‘Unplanned Xserve evolution’ turns Apple into ‘budding enterprise vendor’

“What do mean when I say ‘Apple’s core constituency?’ …If you buy a Mac, you are either in the core constituency or you are not. If you’re in, I can safely ignore you because this is not VideoWorld or QuarkWorld. If you’re out, you are only interesting if you’re a serious person who chose OS X to run software that also runs on Windows or AIX,” Tom Yager writes for InfoWorld. “I love to get caught saying something I wouldn’t be caught dead saying. I admit, the phrase is utterly useless.”

Yager writes, “While I pontificate about convergence as though the term is universally understood, Apple is making it happen — without driving the process. They cook up good ideas, hand them to the market as products, and watch what happens. And that last part is key: Apple observes the market while its competitors go crazy twisting arms and erecting barriers to interoperation. To my dismay, Apple itself uses the phrase ‘core constituency,’ which sometimes puts its engineers at odds with its marketing staff when explaining why a product exists. Before Xserve, Apple customers were tipping Power Macs on their sides and running them as servers. You could buy kits for this.”

Yager writes, “I believe that Apple built a 1U form factor for existing customers, such as musicians, that needed a machine that was made more rugged and laid out for a rack. It stumbled into more widespread use. Xserve’s unplanned evolution from a skinny Power Mac to an enterprise server is clearest here: The original Xserve had an AGP (Accelerated Graphics Port) slot for workstation use; now it’s gone. Apple also found that OS X was just right for customers who wanted the power and scalability of Unix but lacked the budget for IBM or the time for Linux. Then the open source community climbed on board, effectively adding thousands to Apple’s software development staff… To those who only need PowerBooks, Apple is a notebook maker. If you make music or author DVDs, Apple is exclusively devoted to the needs of creative professionals. If you’re in business, Apple puts high-density Unix servers and storage in the PC price range; they’re a budding enterprise vendor. Pretty smart.”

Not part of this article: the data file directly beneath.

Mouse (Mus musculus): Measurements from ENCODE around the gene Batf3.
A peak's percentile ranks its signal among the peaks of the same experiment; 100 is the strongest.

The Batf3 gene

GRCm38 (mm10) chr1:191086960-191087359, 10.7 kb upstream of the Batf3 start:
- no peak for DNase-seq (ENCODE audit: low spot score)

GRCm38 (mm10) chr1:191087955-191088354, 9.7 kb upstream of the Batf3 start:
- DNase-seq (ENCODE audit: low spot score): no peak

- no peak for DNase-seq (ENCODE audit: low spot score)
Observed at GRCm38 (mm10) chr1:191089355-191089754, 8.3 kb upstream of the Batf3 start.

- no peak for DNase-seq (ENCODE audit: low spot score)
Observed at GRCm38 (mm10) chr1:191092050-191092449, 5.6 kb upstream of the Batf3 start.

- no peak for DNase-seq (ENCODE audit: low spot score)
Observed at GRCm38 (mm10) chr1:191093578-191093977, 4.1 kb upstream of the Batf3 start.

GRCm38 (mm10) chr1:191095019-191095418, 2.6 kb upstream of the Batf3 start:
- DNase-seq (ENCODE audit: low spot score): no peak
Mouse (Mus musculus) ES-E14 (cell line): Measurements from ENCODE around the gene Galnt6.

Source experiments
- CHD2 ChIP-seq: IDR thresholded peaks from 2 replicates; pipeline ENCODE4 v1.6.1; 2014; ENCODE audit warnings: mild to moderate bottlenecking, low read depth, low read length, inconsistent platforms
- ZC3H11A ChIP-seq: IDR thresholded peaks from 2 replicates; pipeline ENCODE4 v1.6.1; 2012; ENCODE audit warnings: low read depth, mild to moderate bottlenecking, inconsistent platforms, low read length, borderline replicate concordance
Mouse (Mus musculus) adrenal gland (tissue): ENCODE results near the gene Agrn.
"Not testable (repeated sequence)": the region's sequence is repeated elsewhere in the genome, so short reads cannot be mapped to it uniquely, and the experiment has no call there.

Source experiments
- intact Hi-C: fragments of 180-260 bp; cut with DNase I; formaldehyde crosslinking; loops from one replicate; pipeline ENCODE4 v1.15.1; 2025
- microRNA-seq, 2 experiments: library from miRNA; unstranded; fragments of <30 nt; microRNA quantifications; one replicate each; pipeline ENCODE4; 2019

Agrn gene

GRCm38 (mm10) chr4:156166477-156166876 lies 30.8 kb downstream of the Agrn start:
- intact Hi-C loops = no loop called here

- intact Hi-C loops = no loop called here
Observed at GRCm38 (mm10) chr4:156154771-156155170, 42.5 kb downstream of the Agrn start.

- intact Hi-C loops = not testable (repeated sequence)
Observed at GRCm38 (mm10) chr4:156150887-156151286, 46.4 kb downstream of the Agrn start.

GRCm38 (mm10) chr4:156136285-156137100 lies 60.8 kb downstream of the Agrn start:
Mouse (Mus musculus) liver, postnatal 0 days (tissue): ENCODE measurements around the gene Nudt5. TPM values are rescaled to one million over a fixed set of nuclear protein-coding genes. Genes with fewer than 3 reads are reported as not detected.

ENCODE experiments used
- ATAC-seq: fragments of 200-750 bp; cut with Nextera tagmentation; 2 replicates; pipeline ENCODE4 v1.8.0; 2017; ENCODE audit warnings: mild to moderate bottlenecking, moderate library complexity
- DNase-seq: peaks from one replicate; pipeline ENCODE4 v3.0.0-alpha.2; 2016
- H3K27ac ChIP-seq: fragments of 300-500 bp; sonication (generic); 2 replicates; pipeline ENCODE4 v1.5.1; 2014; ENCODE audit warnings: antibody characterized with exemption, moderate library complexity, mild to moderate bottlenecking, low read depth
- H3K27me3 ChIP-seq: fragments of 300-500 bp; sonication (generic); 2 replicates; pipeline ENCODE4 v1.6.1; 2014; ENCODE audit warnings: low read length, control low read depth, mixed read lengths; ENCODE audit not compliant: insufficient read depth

Full article here.

19 Comments

  1. Windows IS in crisis – even if the pundits won’t admit it, the vast majority of end-users on all levels know that Windows is now a liability, and tremendously costly when downtime and maintenance are factored in.

    On the desktop, Linux is just not ready for a turn the key solution. You can’t operate the system without being a geek – you can’t just plant a secretary or writer in front of Linux and get immediate production.

    Apple’s OSX is a stable, cost-effective and simple to use turn-key solution… and when we redo our network, it WILL be with Apple. As of this November, we will have switched 90% of our desktops to Macs.

    Yes… we are just a small firm, but we’ve already saved a bundle by ditching half our Windows PCs. Throw in a server solution – and we will be 100% mac sometime in ’05. Only 17 desktop computers and 24 employees – but our downtime has plunged since the Macs started coming on board last year.

    Can’t wait until the G5 hits the laptops!

  2. I love the phrase “resurgence of Apple” even if usually they are talking about the iPod. I think the halo effect is just starting to be felt and will be more so in the next two years.

  3. Notice the difference between this guy and Enderle and the definition of fool Thurrott. This guy can read between the lines and can subtly display his intelligence and remain optimistic and unbiased. I will read his other articles.

  4. Well I was a long time PC/Quark user and chose OSX/InDeising a year ago – does this put me in our out of the “core constituency”?

    There is definately a sea change taking place in the computing landscape though – a year ago no one in my family was a Mac user, now my farther, sister, brother in law are all mac heads. With the rest of the family looking on in envy.

  5. I’m discovering more and more people who have macs and love them.

    I got one person to get a used eMac instead of a new Dell andhe was extremely pleased to discover that Sasseer did not and could not affect him last week.

    I also have another friend who is trying to swap his old windows laptop for an old iMac (I think). He got hit by Sasser and can’t seem to get his machine to run now – it’s going back to the IT dept. He’s a salesman, but his company are thinking of getting rid of laptops for its salesmen because they’re too much trouble/maintenance. He spotted this unused Mac at his office and asked about it. They were reluctant to give it to him due to not knowing how to support it, but he just told them it wouldn’t be a problem.